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Pace Bend Park

GPS Track of old trail network: GPX format, KMZ format

Recommended MTB loop, including new singletrack: GPX format, KMZ format

Pace Bend is a Travis County park located about 30 minutes west of Austin on Lake Travis. The park occupies 1368 acres on a peninsula formed by the confluence of the Pedernales River with the lake. The perimeter of the park has quite a few campgrounds (some with running water) and boat ramps, but most visitors never venture into the interior of the peninsula. Located within is 12-13 miles of hiking, biking, and equestrian trails.

The original network of trails (see GPX track above) is mostly an ad hoc network of old ranch roads, powerline right-of-ways, etc. However, in 2009, the Austin Ridge Riders began expanding the network with 6 miles of IMBA-approved singletrack. The new singletrack is sort of a "greatest hits" of Hill Country mountain biking. It has challenging rock gardens, technical creek drops, lots of off-camber stuff, a few BMX-style humps, some ledge work, and plenty of tree dodging. Some of the creek drops and a long rock garden in the SE loop, as well as some ledge work in the NW loop, are black diamond obstacles which intermediate level riders will find tricky. In general, it will require advanced skill to clean the whole course. Most of it is solid blue (intermediate), however. As with other IMBA-approved trails, whenever Pace Bend supplies a challenging obstacle, it provides plenty of smooth trail for recovery. Thus, beginners will be able to make sufficient progress on the trail, even though they will likely have to walk most of the technical sections. The obstacles, in general, are similar to the more difficult obstacles found along the Barton Creek Greenbelt and its side trails, but their frequency and flow is reminiscent of Reimer's Ranch.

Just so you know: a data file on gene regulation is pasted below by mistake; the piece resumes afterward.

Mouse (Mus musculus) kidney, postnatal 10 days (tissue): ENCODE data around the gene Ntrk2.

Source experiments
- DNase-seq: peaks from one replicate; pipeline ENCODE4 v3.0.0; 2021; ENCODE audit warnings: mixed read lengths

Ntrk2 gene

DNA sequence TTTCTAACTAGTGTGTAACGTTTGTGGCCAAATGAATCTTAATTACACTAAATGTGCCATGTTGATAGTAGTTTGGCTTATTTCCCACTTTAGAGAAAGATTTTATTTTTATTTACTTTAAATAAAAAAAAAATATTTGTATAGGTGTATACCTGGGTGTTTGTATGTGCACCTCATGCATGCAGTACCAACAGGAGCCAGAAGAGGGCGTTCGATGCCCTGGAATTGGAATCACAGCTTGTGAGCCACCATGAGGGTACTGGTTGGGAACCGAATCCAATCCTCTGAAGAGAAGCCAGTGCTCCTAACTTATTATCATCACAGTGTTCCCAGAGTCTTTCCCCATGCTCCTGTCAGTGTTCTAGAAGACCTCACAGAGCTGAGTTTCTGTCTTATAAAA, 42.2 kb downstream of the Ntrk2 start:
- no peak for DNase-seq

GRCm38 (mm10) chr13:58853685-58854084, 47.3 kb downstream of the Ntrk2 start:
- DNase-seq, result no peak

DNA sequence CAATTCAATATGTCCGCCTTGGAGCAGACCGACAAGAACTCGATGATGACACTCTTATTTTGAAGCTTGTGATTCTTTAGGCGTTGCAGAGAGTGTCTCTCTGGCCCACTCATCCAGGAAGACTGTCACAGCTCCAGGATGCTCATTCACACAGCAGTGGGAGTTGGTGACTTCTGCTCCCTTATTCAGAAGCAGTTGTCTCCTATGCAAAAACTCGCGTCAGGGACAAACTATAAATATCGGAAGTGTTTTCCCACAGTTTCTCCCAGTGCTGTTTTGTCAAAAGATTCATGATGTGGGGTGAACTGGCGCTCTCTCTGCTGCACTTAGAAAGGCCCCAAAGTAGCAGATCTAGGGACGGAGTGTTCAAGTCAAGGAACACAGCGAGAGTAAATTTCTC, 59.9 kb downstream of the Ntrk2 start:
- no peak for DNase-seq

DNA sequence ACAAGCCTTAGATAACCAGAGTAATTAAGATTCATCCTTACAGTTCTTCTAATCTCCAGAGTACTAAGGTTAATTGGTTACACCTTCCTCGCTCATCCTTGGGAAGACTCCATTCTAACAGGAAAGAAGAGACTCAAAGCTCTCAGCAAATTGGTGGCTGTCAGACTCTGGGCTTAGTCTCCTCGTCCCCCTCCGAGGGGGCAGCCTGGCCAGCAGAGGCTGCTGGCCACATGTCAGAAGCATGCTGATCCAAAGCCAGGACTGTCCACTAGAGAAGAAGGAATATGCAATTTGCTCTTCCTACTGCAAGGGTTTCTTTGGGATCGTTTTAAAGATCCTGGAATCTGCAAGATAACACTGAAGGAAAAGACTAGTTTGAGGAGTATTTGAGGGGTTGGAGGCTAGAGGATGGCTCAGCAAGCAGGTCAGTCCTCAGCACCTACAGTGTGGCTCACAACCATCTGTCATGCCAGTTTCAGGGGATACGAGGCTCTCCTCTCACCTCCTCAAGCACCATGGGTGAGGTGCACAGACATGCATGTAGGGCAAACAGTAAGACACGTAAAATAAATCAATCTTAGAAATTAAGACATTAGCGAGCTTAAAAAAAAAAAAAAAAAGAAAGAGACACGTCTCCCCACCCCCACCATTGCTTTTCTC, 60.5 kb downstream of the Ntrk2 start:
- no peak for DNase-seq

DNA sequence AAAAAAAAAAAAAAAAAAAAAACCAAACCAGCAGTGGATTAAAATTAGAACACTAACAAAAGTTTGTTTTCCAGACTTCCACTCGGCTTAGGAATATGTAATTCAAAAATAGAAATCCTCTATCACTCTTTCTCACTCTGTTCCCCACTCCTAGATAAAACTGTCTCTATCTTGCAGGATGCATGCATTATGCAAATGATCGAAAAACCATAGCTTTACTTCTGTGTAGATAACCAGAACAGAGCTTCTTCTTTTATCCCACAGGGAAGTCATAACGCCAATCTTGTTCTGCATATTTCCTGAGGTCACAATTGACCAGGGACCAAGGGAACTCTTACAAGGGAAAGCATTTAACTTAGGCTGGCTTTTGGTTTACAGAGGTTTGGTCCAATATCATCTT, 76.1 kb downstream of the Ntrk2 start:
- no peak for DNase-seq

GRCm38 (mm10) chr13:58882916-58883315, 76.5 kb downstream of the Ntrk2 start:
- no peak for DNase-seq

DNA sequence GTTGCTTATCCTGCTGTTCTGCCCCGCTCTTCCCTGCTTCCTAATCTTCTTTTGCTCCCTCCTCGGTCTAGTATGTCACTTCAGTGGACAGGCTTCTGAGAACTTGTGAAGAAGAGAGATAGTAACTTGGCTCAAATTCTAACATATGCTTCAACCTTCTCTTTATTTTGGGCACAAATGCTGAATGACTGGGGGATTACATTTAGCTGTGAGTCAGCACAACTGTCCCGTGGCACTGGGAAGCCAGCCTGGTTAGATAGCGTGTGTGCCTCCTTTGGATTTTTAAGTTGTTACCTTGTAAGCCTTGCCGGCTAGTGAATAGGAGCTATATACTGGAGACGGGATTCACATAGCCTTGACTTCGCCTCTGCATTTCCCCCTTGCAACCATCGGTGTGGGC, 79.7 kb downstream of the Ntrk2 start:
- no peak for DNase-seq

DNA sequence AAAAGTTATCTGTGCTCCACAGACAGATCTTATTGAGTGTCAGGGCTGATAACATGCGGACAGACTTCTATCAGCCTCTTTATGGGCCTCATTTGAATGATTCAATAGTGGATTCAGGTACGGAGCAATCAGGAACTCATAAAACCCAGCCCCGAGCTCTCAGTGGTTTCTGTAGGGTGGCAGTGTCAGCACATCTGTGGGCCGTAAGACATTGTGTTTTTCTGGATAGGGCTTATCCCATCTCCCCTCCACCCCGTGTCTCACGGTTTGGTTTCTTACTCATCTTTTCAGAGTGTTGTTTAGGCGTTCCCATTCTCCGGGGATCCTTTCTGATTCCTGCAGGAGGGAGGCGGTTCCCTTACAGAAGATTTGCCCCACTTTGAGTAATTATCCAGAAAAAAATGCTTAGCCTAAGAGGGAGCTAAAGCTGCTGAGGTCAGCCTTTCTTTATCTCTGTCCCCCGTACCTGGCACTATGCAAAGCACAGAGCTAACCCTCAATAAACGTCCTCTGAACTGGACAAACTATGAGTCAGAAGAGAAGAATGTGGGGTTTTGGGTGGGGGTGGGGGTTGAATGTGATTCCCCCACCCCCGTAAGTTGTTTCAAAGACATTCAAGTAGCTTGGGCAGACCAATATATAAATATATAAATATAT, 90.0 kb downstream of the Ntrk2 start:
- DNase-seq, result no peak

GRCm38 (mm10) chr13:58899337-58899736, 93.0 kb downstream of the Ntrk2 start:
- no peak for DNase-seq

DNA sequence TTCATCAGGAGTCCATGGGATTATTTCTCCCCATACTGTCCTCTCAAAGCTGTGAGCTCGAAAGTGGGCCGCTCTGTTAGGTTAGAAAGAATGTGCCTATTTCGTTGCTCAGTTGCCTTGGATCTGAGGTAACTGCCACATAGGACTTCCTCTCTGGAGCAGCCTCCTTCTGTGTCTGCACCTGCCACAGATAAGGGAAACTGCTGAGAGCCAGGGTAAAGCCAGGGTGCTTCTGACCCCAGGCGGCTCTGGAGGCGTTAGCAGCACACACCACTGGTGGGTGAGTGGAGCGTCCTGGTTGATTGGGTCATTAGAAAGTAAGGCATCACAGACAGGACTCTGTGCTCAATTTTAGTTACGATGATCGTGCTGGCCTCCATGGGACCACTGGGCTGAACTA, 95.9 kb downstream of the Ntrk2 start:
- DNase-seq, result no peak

The design and construction of the new trail has been incredibly meticulous. The Ridge Riders have followed the IMBA guidelines for trail placement and slope to help prevent erosion and encourage drainage, and thus these trails tend to dry out much more quickly than others in the area, even though they are largely tree-covered.

From the park entrance, take the first right (Grisham Trail) and follow Grisham Trail 2 miles to the trailhead parking lot, which is on the left-hand side of the road (it is clearly marked with a sign.) Ride up the hill and bear left onto the main loop. The trail network at Pace Bend is somewhat labyrinthine, so riding with a GPS is a good idea, but as of this writing, the trail signage is complete and makes it somewhat easier to navigate than it once was. Each trail is marked with an accurate difficulty rating (green, blue, or black diamond), and the signs also include an orange dot indicating the direction of the main race loop.

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Page last modified on August 25, 2010, at 01:14 AM